DRY BONES

We call them ‘playing cards’ now. That’s in keeping with how we tend to treat things whose importance or consequence we’ve lost track of. They end up in the ‘entertainment’ bin. Or else we blithely hand them over to the kids to distract themselves with, so they might leave us to our distractions in peace.

But I’m not sure they were always diversions, those cards. I suspect that for the longest time they were divinations. I’m wagering that they were the nuts and the bolts of soothsaying. Fortune telling, yes. But not future telling. Sitting with them stilled the oncomingness of life long enough to get a feel for the prevailing breeze. They were a chance to get unused to life again, to see things, to corrupt the habits of the eye, and of the tongue, and the mind, so the bones of life could show through. Dealing, and being dealt: there was something of fate at play, and at hand. When the cards came out, you were awake, and the old Gods were murmuring.

I can’t recall the place or time anymore, but years ago I saw a handful of these old cards. Not fifty-two of them. That would have been too much wonder, too much beauty in one place for a civilian or a mortal. They were made of vellum, limed and chalked and scraped lamb skin, cream-coloured to the eye, with a surface you could see into. The designs were done with earth dyes, plant medicines, imparted with a kind of stylus that coaxed the colours, bled them into the vellum. There were hieroglyphs indecipherable to me, suits I’d never seen, numericals I’d never counted. Rounded on the corners, rough edged now and knicked from generations of being relied upon and resorted to and flung to the floor and held to the heart, they were a kind of family bible for sage work, for soothsaying, for finding a way, for staying the course. Unforgettable, really.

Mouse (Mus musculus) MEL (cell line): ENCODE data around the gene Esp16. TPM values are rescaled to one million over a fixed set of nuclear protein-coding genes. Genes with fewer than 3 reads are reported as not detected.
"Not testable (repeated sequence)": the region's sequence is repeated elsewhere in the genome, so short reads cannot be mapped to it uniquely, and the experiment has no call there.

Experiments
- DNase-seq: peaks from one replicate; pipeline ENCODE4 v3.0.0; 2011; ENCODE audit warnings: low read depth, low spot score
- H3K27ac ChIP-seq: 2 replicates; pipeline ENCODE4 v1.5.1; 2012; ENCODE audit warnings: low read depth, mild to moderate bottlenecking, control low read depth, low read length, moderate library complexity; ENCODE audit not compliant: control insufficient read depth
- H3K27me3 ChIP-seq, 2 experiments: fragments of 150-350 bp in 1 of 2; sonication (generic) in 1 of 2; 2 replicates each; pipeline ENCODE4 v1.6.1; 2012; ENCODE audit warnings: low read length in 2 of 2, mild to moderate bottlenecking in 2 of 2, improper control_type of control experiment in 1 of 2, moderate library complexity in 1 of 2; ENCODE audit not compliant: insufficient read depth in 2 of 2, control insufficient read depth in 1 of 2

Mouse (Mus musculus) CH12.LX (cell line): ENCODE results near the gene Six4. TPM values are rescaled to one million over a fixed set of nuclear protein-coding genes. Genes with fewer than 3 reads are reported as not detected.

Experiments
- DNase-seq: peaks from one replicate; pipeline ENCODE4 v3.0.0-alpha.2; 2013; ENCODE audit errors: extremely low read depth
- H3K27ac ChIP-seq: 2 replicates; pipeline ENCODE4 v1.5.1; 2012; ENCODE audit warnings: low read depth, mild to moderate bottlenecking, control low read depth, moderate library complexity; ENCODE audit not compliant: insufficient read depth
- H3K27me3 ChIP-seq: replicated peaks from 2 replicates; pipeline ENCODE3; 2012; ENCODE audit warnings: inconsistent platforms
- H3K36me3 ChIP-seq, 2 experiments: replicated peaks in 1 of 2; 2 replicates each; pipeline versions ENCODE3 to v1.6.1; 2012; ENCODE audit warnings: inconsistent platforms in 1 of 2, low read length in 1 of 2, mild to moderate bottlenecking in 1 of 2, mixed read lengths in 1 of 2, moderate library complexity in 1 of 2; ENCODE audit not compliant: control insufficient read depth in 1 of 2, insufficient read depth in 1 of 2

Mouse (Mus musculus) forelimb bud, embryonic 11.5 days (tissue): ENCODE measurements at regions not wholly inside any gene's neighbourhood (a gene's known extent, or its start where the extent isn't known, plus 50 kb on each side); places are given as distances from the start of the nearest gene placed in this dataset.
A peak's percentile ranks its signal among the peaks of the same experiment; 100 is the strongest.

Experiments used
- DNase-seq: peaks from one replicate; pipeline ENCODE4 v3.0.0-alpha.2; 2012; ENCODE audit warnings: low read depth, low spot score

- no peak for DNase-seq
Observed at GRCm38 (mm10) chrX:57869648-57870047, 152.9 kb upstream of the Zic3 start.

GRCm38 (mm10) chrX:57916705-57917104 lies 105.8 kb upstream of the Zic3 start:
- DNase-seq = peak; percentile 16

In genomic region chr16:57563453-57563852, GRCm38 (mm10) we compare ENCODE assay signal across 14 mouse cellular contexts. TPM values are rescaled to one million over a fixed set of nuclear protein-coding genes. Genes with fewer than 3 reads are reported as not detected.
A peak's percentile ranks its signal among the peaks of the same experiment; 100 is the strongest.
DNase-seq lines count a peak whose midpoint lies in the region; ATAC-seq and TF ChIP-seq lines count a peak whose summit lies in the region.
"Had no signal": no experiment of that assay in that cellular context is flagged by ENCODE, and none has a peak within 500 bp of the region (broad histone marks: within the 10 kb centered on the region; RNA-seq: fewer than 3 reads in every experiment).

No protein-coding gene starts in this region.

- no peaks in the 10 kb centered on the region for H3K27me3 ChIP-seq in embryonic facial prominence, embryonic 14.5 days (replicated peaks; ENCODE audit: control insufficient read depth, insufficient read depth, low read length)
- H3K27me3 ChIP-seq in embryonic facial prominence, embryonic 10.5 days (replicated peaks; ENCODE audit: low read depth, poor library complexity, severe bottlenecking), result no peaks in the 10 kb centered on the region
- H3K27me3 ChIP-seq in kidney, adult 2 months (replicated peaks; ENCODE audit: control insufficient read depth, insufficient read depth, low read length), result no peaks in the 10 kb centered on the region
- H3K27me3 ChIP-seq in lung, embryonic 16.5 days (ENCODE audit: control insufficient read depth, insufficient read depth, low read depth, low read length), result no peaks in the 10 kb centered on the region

Given everything, given the giddy skipping towards ‘normal’ that we seem to be in the throes of now, it seems that we could use a handful of these old vellum spirit maps. Even though the schemes and skills for resorting to them have been set aside, demonized or denounced or put down, left or lost or trivialized, still it could be that having a few of the creased cards close by might help us reshuffle the deck on how it all could be, might help us make meaning of our lost days.

Scratches and hash marks, black scores and cross hatches across the blank screen of the old ways now mostly lost to us, the grabado prints of A Generation’s Worth were a prompt for me towards the old poetics and portents we are proper heirs to. Making an ordinary mystery of an old jarana, a beaver felt hat, a charro coat, a pair of worn farm boots, I was casting the bones of my own near future, wondering if there’s place still for Nights of Grief and Mysterywhether people would gather if we came their way, whether they should. Whether I’d get to don the get-up of my trade one more time, parry the monsters, clear the fens, sow wonder in the back alleys. What might be my generation’s worth.

P.S.
Postcards: postcards are a distant relative of those old soothsaying lambskins. On our end we hope you’ll take up our offer to send in a question for the livestream Generation’s Worth q/a session we’re planning for the end of September. Each of the orders filled so far have included a postcard to you from us for that purpose, one of five reproductions of the grabado prints in A Generation’s Worth. Maybe you’ll decide to keep the card, post it on the fridge. You could send an emailed question in its place. We’re looking forward to a proper back-and-forth with you about the book in six weeks or so, and your questions will be the map we follow to do so.

Stephen Jenkinson
Founder of Orphan Wisdom